“ And it ’s only a monstrous pity we did n’t perceive a year ago, when the king tried to escape, that that was the best thing which could happen to us. Now we ’ve got him in the Temple and don’t know what to do with him, whereas if we had had the sense then to say, ‘ A pleasant journey to you ! ’ we should have seen the last of him for good and all, with no trouble to us, and his own fault for running away. But there ! people never know when they ’re well off. Why, even when those old princesses, the king’s aunts, undertook to depart, it was as much as ever if we let them go. To be sure, we talk of the nation being in its infancy, and so we may regard them as two old dolls that we could n’t bear to give up. Though why, goodness knows, for it cost us a pretty penny to keep them in food and frippery. Really, now that we ’ve discovered at last where all the money went to that has been ground out of the people in taxes, it is astounding ! Just for those old ladies and their hangers-on, so many hundred thousand francs a year for fish, so many for fowls, and all the rest in proportion. One would think they were ogres ! No wonder there was nothing left for the soldiers to cat ! It seems as if we could n’t have been in too great a hurry to get rid of such people. And it ’s just the same with the nobility. I don’t regret the emigration ; it is n’t to the credit of those who go, to be sure, but it ’s a gain to us who stay.” She paused suddenly, and remarked, to Marie’s alarm, “ Mademoiselle looks as if she did n’t agree with me.”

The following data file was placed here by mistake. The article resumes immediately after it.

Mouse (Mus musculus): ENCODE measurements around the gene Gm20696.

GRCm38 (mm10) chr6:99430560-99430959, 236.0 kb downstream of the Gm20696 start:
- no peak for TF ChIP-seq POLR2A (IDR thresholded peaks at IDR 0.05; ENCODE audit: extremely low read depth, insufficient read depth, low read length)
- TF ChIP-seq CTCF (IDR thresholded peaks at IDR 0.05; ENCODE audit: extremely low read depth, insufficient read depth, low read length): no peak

“ Ah, madame,” said the abbé, “ when one is young and romantic, a castle is a pretty feature in the landscape, and one thinks the people who live there must be something remarkable.”
This was very well by way of coming to the rescue, but it had for a consequence that Madame Leroux now addressed herself particularly to Marie.